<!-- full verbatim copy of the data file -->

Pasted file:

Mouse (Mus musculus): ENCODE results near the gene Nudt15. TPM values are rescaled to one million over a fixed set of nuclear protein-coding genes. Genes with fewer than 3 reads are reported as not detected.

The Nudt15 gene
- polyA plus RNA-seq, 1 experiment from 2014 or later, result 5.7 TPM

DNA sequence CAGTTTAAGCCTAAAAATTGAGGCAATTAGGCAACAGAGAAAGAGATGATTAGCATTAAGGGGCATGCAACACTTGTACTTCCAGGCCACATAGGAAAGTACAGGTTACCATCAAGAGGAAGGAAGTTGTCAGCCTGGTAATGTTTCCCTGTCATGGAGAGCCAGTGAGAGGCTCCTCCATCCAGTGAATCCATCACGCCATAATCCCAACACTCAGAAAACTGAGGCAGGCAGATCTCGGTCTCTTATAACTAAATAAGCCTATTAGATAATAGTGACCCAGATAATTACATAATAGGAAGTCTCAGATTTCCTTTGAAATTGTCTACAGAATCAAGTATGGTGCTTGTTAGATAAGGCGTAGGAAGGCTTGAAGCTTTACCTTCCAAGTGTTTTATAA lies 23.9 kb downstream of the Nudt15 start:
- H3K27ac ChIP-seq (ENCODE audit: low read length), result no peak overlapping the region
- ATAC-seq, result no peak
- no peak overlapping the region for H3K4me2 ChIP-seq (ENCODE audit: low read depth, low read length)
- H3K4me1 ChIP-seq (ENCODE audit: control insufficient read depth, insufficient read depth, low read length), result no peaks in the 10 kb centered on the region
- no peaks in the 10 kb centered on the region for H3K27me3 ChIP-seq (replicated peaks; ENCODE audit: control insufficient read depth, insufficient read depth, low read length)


Mouse (Mus musculus): ENCODE results near the gene Nudt15. TPM values are rescaled to one million over a fixed set of nuclear protein-coding genes. Genes with fewer than 3 reads are reported as not detected.

The Nudt15 gene
- polyA plus RNA-seq, 1 experiment from 2014 or later, result 5.7 TPM

DNA sequence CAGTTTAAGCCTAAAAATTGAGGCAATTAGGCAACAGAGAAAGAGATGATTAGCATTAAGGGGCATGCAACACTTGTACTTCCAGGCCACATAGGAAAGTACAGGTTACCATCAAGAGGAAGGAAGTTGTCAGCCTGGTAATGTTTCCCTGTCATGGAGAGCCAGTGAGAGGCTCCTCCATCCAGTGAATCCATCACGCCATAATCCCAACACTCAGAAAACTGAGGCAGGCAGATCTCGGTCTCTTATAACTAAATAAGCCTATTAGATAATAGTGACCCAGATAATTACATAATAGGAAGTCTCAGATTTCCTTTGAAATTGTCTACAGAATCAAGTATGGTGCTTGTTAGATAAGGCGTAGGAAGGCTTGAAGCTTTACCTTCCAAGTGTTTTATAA lies 23.9 kb downstream of the Nudt15 start:
- H3K27ac ChIP-seq (ENCODE audit: low read length), result no peak overlapping the region
- ATAC-seq, result no peak
- no peak overlapping the region for H3K4me2 ChIP-seq (ENCODE audit: low read depth, low read length)
- H3K4me1 ChIP-seq (ENCODE audit: control insufficient read depth, insufficient read depth, low read length), result no peaks in the 10 kb centered on the region
- no peaks in the 10 kb centered on the region for H3K27me3 ChIP-seq (replicated peaks; ENCODE audit: control insufficient read depth, insufficient read depth, low read length)